IBM churns from Indian research lab

IT vendor's software lab in Bangalore has conducted over 1,400 customer engagements, showcasing technologies that include collaboration tools.
Written by Swati Prasad, Contributor

BANGALORE, INDIA--Located just a stone's throw away from the domestic airport, IBM Software Laboratory has kept its engineers busy developing various technologies to enhance collaboration, and allow companies to make more accurate business decisions.

Early this month, the IT giant held its inaugural "Made-in-IBM Labs" day at its research facility in Bangalore, India, where it showcased several IBM-developed technologies and product offerings, including those that were still under development. They ranged from social networking and collaboration tools, to high-performance computing and software designed to enhance consumer experience.

Some of these technologies are already out in the market. A product dubbed "Many Eyes", for instance, combines information visualization and social software tools to enable users to collaborate online using visual aids. With the Many Eyes Web portal, users can present data into images that are more easily digested.

"The India Software Lab is IBM's largest lab outside the United States," said Harish Grama, vice president of India Software Lab, during a press briefing at the event. Between July 2006 and June 2007, the Indian facility conducted more than 1,400 customer engagements, marking a 90-percent increase over the previous year.

Set up in 1992, IBM's India Software Lab has developed itself into a mature product development organization with robust development processes.

A technology developed at the Indian facility is the Retail Optimized Site Solution, or ROSS. Currently under trial runs, the application not only helps retail companies identify an ideal store location, it also guides them in adopting a suitable retail model and the right mix of merchandise, company officials said.

The ROSS uses IBM's analytics and optimization engine to help diagnose and optimize the retail site at the "strategic level", compared to traditional retail applications which focus on the planning and operation processes within an existing store. It analyzes data such as customer demand forecasting, trade area and performance gap analysis, so retailers will be able determine where to locate their store, the layout of the store and what products to sell in the store.

IBM explained that by integrating internal and external statistics such as geographic and demographic data, of a particular store within a forecasting model, the ROSS can allow retailers to make more accurate decisions.

Another technology developed at the Indian lab could also have enabled U.K. law enforcers to more quickly identify potential criminals.

"In the case of the July 2005 London train bombings, it took the police several hours to go through the recordings of the surveillance cameras in order to investigate the case," said Priyansh Dixit, IBM India Software Lab's program manager of industry solutions. Dixit explained that if IBM's Smart Surveillance System (S3)--scheduled for launch soon--were installed in the trains during the bombings, the culprits could have been caught much sooner.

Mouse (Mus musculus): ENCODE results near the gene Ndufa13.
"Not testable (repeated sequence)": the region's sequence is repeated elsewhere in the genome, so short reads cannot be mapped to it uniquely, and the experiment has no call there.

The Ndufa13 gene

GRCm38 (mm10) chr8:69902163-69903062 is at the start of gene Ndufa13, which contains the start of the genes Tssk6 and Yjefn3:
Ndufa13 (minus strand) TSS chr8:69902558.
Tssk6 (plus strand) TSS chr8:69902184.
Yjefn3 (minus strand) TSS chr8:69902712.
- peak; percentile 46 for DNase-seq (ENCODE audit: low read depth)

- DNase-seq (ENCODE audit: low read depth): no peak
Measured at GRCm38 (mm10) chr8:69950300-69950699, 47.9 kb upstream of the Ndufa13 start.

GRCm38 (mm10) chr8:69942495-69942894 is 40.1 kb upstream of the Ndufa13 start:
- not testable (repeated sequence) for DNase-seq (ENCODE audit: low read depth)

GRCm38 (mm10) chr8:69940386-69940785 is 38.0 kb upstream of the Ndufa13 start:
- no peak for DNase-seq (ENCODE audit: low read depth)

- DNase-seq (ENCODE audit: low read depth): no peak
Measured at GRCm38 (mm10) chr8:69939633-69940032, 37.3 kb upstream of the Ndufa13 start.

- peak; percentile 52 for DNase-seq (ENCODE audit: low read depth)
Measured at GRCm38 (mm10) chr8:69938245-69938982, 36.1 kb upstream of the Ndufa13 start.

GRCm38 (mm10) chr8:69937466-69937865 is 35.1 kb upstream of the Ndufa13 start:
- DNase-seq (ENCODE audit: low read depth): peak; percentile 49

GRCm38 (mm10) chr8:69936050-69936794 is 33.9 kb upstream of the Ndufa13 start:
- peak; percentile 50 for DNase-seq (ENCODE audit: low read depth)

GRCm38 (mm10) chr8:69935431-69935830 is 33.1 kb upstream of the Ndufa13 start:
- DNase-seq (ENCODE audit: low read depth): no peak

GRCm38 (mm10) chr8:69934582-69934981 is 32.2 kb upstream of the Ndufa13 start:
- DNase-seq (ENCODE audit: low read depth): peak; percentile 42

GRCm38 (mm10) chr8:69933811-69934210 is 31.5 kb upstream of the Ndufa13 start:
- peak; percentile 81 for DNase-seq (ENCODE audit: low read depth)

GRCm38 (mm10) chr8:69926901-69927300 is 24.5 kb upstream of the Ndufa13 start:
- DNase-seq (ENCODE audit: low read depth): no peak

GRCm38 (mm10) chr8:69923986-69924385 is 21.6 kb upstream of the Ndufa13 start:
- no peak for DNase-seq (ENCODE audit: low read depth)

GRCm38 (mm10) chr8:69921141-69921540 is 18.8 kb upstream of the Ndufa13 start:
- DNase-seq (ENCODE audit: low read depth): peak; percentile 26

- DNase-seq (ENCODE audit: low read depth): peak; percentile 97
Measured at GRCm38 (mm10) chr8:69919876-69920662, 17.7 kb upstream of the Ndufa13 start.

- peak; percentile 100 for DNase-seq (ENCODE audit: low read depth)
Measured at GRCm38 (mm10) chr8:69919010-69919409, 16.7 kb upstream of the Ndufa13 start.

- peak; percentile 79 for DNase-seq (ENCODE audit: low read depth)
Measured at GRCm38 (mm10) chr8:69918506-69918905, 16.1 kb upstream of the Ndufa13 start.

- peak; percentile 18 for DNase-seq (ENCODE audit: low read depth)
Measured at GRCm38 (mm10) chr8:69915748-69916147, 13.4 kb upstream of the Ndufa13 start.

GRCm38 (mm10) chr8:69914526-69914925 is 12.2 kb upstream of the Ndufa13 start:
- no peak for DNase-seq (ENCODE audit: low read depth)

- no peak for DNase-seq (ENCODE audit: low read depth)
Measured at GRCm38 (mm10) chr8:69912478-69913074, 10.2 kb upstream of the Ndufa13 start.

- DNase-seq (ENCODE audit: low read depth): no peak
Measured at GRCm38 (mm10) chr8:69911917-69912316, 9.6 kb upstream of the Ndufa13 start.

Currently undergoing pilot runs, the S3 allows law enforcement officers to carry out data analysis of video sequences either in real-time or from recordings. The platform enables the monitoring and analysis of real-world events via multiple sensors, including video cameras, radars, chemical sensors or audio inputs. The S3 can also be integrated with technologies from multiple vendors.

All that Jazz about software development
Engineers at IBM India Software Lab also built a software development platform, coined Rational Jazz, designed to allow collaborators in a team to work on a particular project seamlessly--regardless of where each member is located across the globe.

Currently under development, Rational Jazz allows files and data related to an ongoing project to be stored on a server and integrates tasks involved in the entire software lifecycle.

In fact, IBM's software professionals said the project development tool can be used for all kinds of projects where collaboration is required, such as fashion and jewelry designing, architectural designs and editorial projects and reports.

"Very soon, you may also have the option of attending a press conference on Second Life," Pankaj S Zanwar, lead architect at IBM Software Labs, told ZDNet Asia. Second Life is a virtual environment created to allow online users to inhabit and interact via avatars, and create content that can be bought, sold and traded with other residents.

According to Zanwar, virtual worlds offer various benefits such as allowing users to sell products, attend events and watch matches. In fact, IBM and U.S. consumer electronics retailer Circuit City recently announced a collaboration to experiment with virtual worlds and 3D environments. The alliance aims to enhance the retail customer experience and solve business problems in new and creative ways, IBM said. "Increasingly, companies are exploring 3D Internet, Second Life and other virtual worlds for exciting new business opportunities, many of which can barely be imagined today," said Zanwar.

Swati Prasad is a freelance IT writer based in India.

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